1. All Doctoral students must take and pass one half and one full course:
- One full course (two terms) in advanced research methods (EPID 901)
- One half-course in advanced biostatistics (EPID 823)
Each doctoral level course will have prerequisites from among the Queen's Master's level courses (or equivalents from other Universities). Therefore, students entering Doctoral studies in epidemiology who do not have Master's degrees in epidemiology or a closely related discipline may be required to meet appropriate pre-requisite requirements prior to enrolling in PhD coursework, as determined by the Graduate Education Committee.
In addition to required courses, students may be encouraged to take additional elective courses, as deemed appropriate by their Supervisor. Students should normally expect to complete formal course work within eight to twelve months of admission into the program. In addition, informal sessions will be arranged to help students prepare for comprehensive examinations.
2. All Doctoral students must pass a Comprehensive Exam. Students will be evaluated for their:
- In-depth knowledge in theoretical and applied epidemiologic and biostatistical methods; and, theoretical and applied knowledge in their stream.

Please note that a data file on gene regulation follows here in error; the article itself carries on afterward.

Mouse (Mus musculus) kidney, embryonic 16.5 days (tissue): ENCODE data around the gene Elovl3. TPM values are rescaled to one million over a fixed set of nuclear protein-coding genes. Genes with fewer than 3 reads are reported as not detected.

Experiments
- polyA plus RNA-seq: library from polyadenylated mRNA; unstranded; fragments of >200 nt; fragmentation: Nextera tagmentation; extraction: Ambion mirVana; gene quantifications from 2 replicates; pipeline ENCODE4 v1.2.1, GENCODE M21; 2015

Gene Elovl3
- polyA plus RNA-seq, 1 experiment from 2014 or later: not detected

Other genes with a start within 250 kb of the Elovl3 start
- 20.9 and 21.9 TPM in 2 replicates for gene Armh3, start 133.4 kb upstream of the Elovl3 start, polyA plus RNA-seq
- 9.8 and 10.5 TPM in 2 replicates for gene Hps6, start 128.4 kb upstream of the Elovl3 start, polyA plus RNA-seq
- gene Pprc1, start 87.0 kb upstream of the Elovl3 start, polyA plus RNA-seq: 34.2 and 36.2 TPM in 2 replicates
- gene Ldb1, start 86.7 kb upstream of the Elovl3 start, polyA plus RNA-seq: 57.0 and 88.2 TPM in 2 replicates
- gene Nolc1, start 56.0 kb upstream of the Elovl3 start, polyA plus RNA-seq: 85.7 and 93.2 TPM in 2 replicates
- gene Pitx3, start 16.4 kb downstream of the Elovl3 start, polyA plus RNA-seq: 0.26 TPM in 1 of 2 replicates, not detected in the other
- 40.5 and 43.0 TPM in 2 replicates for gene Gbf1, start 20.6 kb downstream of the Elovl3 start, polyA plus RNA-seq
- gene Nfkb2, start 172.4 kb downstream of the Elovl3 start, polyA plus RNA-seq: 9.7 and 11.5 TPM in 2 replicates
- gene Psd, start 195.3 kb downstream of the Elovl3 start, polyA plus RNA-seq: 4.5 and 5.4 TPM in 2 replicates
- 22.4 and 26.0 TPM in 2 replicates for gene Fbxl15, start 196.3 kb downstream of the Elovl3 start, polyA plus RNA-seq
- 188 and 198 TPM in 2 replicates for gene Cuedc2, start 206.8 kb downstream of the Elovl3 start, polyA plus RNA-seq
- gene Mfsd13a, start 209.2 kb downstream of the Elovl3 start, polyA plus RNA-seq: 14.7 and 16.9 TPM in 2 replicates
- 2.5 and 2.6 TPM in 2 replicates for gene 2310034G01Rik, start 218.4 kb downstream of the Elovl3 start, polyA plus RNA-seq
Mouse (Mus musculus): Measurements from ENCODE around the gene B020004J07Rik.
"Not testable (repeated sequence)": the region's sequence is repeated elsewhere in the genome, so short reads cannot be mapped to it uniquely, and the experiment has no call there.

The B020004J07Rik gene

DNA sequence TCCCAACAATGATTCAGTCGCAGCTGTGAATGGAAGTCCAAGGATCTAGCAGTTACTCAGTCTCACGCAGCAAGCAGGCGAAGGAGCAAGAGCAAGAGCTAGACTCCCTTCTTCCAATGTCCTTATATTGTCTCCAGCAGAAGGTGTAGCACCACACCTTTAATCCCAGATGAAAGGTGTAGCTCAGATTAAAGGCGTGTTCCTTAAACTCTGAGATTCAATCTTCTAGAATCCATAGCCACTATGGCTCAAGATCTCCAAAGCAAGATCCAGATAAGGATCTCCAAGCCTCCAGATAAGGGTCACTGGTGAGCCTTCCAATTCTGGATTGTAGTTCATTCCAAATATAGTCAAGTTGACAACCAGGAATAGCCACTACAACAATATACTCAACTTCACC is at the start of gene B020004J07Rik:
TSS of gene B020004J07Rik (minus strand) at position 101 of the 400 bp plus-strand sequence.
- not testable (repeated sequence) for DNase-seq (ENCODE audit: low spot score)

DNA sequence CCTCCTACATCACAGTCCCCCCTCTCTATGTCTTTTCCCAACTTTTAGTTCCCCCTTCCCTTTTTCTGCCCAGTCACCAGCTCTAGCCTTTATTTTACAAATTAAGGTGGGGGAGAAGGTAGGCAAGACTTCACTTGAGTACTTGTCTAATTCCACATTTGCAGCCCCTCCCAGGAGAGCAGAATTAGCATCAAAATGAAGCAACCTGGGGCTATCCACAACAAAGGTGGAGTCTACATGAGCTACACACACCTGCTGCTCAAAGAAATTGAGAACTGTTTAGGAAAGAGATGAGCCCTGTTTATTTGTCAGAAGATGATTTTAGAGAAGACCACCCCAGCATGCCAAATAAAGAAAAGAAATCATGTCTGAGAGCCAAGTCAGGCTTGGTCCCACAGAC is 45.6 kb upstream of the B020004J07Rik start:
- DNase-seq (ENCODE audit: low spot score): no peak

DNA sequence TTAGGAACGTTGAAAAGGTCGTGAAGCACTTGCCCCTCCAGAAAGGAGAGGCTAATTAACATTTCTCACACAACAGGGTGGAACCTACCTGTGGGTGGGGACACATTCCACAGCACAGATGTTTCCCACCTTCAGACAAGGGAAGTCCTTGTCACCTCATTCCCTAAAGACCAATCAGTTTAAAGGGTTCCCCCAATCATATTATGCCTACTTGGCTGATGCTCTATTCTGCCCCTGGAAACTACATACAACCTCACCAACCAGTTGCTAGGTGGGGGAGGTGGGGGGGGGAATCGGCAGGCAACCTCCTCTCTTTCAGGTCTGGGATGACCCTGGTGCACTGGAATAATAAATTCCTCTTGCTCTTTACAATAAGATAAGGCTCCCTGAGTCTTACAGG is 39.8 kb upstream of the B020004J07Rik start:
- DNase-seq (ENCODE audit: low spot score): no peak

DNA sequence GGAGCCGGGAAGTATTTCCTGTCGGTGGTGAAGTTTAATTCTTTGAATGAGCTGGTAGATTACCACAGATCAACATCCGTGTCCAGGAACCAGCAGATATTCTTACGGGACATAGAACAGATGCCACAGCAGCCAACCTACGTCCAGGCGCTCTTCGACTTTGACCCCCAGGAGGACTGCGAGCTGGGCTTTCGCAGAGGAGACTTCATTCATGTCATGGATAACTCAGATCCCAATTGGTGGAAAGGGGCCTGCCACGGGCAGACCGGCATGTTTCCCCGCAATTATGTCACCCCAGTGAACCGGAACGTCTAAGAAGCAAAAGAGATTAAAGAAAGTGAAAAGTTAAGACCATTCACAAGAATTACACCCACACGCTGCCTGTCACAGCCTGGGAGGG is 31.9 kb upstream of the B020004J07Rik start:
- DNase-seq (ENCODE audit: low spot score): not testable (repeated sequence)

To assist in preparing for the examination, students will be provided with a recommended reading list of key texts. They will be expected to prepare for the comprehensive examination mainly through self-directed study, although informal sessions to aid preparation will be arranged and faculty consultation will be encouraged.
The exam will usually be taken after all coursework has been completed and scheduled twice per year at most. It will contain a written and an oral component. Specific content and format will be determined by a Comprehensive Examination Committee.
3. All Doctoral students must complete a research project that culminates in a dissertation that is based on original research of publishable quality.
To become fully involved in a field of study and to be in contact with members of the Department and students in the field, the School of Graduate Studies recommends that students pursue their studies on a full-time basis and be full-time on campus for some part of the degree program. Students will normally be accepted into the program on a full-time basis. The School of Graduate Studies expects that students who are registered in full-time programs maintain this status throughout. Requests for change in status from full-time to part-time are possible, but must be approved by both the Department, and by the School of Graduate Studies. Such requests normally will not be approved until after the student has completed a period of eligibility (13 terms for Doctoral students). After this time, Graduate Studies will support a transfer from full-time to part-time status according to the relevant regulations.
The Department strongly encourages doctoral students to complete their Ph.D. within four years.